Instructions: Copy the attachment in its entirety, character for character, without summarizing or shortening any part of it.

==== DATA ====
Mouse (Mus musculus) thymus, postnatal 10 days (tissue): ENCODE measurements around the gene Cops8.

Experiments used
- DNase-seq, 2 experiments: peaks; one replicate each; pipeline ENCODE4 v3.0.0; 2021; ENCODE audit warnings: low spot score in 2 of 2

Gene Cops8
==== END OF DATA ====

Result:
Mouse (Mus musculus) thymus, postnatal 10 days (tissue): ENCODE measurements around the gene Cops8.

Experiments used
- DNase-seq, 2 experiments: peaks; one replicate each; pipeline ENCODE4 v3.0.0; 2021; ENCODE audit warnings: low spot score in 2 of 2

Gene Cops8